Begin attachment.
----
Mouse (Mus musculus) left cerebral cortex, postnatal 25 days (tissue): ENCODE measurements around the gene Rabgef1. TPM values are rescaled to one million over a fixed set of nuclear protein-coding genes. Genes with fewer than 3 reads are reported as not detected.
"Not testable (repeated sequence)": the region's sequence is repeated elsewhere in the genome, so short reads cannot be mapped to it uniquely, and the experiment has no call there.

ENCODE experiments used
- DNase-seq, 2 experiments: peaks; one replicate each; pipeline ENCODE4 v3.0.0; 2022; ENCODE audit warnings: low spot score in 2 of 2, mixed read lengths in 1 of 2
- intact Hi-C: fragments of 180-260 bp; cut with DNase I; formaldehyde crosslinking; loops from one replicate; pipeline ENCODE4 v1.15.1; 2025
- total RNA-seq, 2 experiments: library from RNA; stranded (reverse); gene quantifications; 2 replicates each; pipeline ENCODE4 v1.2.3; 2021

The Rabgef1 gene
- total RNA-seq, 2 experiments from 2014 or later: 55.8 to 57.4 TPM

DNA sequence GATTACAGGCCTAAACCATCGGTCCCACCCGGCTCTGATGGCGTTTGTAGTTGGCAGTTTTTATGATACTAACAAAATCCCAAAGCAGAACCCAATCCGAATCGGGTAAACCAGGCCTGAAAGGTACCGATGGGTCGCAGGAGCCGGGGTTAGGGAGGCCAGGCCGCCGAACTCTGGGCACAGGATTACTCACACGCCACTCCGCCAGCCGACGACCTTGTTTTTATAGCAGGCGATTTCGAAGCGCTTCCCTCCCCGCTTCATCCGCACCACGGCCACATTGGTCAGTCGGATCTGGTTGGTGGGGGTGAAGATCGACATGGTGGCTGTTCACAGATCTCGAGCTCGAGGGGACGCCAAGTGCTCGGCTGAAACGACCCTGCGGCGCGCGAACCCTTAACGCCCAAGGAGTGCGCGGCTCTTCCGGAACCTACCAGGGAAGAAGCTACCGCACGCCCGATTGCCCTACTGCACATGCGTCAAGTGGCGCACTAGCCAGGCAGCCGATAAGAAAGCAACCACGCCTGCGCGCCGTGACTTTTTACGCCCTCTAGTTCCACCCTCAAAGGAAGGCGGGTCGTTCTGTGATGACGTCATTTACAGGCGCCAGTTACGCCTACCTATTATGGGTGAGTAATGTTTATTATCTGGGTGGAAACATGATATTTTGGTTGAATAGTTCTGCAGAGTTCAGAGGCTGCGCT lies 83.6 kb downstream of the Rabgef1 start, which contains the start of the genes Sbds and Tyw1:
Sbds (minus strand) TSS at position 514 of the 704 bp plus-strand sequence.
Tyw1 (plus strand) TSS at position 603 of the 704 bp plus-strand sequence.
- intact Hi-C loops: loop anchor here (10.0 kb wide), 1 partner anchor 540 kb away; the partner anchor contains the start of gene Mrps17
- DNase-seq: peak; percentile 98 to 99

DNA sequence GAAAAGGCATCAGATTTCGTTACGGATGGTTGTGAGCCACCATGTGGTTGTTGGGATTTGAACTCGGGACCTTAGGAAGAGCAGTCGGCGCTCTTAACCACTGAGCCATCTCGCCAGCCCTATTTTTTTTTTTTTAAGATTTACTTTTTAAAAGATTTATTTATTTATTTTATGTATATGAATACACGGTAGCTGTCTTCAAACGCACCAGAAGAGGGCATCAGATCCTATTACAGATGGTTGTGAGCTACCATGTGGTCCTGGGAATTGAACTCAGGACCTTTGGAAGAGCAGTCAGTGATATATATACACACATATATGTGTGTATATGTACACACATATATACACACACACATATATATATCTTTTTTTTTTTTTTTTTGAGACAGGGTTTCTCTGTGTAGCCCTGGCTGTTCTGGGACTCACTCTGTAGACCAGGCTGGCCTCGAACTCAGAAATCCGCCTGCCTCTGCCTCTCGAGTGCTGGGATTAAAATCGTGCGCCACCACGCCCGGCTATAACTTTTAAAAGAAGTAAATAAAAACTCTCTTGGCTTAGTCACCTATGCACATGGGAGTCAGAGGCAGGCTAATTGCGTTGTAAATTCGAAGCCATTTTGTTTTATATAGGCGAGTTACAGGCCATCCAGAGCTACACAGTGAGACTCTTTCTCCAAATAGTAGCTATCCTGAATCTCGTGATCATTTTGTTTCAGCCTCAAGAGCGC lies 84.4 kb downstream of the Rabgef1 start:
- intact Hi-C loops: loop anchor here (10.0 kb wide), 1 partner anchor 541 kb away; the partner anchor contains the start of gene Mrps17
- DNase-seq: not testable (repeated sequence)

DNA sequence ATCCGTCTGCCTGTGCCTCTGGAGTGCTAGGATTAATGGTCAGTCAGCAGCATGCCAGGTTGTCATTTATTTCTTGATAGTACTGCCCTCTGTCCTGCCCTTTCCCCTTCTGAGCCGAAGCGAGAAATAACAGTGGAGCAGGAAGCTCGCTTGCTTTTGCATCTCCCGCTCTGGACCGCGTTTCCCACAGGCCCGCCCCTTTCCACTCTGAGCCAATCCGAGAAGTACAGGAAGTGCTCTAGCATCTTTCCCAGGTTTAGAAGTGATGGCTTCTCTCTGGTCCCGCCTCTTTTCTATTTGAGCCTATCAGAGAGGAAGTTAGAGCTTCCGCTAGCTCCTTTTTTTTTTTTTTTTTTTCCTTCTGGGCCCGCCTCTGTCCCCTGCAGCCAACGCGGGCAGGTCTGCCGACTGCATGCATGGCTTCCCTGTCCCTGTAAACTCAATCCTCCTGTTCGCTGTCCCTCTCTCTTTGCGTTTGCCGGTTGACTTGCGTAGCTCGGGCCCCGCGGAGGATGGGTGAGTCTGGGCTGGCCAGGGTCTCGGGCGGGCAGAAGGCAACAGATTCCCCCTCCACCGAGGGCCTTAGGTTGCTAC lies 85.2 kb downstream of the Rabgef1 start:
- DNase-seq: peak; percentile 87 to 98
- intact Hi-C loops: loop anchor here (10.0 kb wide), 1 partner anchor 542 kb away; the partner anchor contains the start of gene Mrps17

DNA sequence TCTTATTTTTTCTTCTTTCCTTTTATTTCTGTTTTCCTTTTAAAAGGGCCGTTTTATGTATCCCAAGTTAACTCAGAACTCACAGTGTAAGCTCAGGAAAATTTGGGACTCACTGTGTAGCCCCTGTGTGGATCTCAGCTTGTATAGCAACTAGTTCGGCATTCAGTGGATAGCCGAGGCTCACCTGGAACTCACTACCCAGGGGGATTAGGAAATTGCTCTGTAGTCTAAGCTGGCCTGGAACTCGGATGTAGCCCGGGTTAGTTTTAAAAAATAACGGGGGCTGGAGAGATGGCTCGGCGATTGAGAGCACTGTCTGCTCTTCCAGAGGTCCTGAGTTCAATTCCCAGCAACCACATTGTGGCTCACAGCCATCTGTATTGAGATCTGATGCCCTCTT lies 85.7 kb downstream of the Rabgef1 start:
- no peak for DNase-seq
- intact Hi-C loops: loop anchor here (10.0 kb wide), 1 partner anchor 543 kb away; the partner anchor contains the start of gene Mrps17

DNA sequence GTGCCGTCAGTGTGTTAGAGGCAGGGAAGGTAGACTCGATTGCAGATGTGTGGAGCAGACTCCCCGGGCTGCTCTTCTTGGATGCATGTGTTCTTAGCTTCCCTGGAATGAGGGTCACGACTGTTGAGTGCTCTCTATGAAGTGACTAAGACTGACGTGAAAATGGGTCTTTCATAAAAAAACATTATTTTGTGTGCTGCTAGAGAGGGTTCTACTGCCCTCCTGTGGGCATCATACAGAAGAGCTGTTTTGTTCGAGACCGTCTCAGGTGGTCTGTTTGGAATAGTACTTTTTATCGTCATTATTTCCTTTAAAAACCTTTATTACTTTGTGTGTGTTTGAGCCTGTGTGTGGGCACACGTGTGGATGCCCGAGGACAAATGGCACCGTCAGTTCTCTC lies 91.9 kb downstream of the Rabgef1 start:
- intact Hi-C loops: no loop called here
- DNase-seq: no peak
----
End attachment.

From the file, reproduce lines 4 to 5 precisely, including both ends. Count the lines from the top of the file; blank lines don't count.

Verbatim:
- DNase-seq, 2 experiments: peaks; one replicate each; pipeline ENCODE4 v3.0.0; 2022; ENCODE audit warnings: low spot score in 2 of 2, mixed read lengths in 1 of 2
- intact Hi-C: fragments of 180-260 bp; cut with DNase I; formaldehyde crosslinking; loops from one replicate; pipeline ENCODE4 v1.15.1; 2025